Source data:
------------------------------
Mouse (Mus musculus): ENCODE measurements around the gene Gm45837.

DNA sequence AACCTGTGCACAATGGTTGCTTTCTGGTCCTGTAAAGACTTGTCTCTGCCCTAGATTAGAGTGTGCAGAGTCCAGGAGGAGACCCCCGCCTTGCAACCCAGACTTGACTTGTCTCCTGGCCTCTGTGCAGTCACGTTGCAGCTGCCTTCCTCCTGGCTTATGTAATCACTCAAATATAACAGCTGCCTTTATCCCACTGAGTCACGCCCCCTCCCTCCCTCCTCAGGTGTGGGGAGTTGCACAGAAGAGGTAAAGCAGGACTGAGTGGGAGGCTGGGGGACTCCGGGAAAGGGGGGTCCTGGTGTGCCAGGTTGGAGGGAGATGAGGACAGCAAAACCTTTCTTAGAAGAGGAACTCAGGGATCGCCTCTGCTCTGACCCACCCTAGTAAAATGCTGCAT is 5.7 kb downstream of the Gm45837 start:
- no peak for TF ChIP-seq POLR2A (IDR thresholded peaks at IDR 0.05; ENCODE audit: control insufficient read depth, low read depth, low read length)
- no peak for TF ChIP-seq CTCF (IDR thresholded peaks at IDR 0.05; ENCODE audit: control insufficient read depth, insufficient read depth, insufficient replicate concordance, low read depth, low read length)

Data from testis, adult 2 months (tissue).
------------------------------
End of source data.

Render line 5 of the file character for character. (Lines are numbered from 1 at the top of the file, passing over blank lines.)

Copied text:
Data from testis, adult 2 months (tissue).